Undergraduate Teaching 2022-23

Engineering Tripos Part IB, 2P8: Information Engineering, 2017-18

Engineering Tripos Part IB, 2P8: Information Engineering, 2017-18

Not logged in. More information may be available... Login via Raven / direct.

PDF versionPDF version


Professor R Cipolla and Dr J Lasenby

Timing and Structure

Easter Term: Weeks 1-4 - 14 lectures + 2 examples classes, 4 lectures/week


The aims of the course are to:

  • To teach students about image processing within the context of photo editing software and image search engines (such as Image Google).


There will be quite as strong emphasis on statistical techniques (histograms) and spatial domain filtering methods which will follow on naturally from the material in paper 6 and 7.

A: Photo Editing - Lectures 1-5 (J. Lasenby)

Part A of the course will discuss basic digital image handling techniques and will cover the following topics:

  • Cropping, resizing, rotation and morphing - involving basic ideas of interpolation and filtering for shifting/resampling purposes.
  • Colour - conversion between different colour spaces (e.g. RGB, YUV and HSV) and adjustment for colour lighting effects such as colour-cast correction and white balancing.
  • Histograms - their use in analysis and correction of lighting intensity problems, such as over/under exposure and shadows.
  • Segmentation - for purposes such as red-eye correction and independent contrast correction in areas of shadows, mid-tones and highlights.
  • Correcting focus problems - sharpening (debluring) filters and problems of noise amplification.
  • Correcting noise problems - smoothing filters, problems of blurring, and the use of spatially adaptive filters to optimise sharpening and denoising tradeoffs.
  • These will be illustrated with the development of Matlab solutions to a range of common photo editing functions such as found in widely used packages like Adobe Photoshop and Microsoft Digital Image Suite.

NB: All filters will be based on separable 1D Gaussian lowpass filters, with combinations of these to produce bandpass and highpass filters. These can be analysed in the spatial domain, so the 2D Fourier and Z transforms will not be taught.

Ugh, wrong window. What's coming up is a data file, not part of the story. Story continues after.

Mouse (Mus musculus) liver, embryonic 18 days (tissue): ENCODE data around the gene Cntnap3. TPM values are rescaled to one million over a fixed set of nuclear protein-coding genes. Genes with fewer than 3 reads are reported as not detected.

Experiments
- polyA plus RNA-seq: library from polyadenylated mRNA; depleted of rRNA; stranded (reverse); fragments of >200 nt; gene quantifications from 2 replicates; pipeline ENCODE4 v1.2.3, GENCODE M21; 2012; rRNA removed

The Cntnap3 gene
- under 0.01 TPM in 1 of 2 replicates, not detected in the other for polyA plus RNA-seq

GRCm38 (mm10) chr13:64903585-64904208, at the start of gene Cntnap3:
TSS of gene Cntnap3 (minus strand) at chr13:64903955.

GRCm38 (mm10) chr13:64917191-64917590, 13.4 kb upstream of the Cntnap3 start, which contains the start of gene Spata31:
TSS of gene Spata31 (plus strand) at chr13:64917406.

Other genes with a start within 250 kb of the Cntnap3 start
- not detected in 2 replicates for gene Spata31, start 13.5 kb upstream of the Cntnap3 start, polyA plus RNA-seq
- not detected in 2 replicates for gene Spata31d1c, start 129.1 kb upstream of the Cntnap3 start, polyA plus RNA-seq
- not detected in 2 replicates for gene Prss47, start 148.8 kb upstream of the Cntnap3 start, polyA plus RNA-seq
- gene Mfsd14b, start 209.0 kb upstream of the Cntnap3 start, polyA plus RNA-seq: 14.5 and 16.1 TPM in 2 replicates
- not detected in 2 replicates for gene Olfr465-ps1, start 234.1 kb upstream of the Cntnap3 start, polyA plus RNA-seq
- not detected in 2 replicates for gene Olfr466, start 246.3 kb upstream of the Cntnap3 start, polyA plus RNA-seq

B: Image Features and Matching - Lecturers 6-10 (R. Cipolla)

Part B will include material on feature and texture descriptors and efficient shift-invariant and rotation-invariant matching techniques using these descriptors. It will cover the following topics:

  • Convolution with gaussians and derivatives of gaussians to provide directional bandpass filters.
  • Edge detection using directional filters.
  • Interest point detection using edge measurement and image autocorrelation measurement.
  • Texture descriptors, based on filters or on principle components analysis (PCA) of images
  • The SIFT feature descriptor for matching image features
  • A case study of a real-time industrial system to match a photograph from a mobile phone to images in a database, and applications of such systems

C: Image Searching and Modelling Using Machine Learning - Lecturers 11-14 (R. Cipolla and M. Johnson)

Part C of the course will focus on the application of modern pattern recognition and statistical machine learning methods applied to image retrieval and related problems. Although all examples will focus on applications to images, the ideas are generally applicable to other domains. We will cover the following topics:

  • Representing images as feature vectors
  • Image classification using nearest neighbours
  • Introduction to Deep Learning: Neural Networks and Convolutional Neural Networks (CNN)
  • Network architectures (number of layers, non-linear elements, pooling) and estimation of parameters (training under supervised learning) using back-propagation and stochastic gradient descent.
  • A case study of a state-of-the-art image classification and retrieval system.


Please see the Booklist for Part IB Courses for references for this module.

Examination Guidelines

Please refer to Form & conduct of the examinations.


The UK Standard for Professional Engineering Competence (UK-SPEC) describes the requirements that have to be met in order to become a Chartered Engineer, and gives examples of ways of doing this.

UK-SPEC is published by the Engineering Council on behalf of the UK engineering profession. The standard has been developed, and is regularly updated, by panels representing professional engineering institutions, employers and engineering educators. Of particular relevance here is the 'Accreditation of Higher Education Programmes' (AHEP) document which sets out the standard for degree accreditation.

The Output Standards Matrices indicate where each of the Output Criteria as specified in the AHEP 3rd edition document is addressed within the Engineering and Manufacturing Engineering Triposes.

Last modified: 31/05/2017 10:02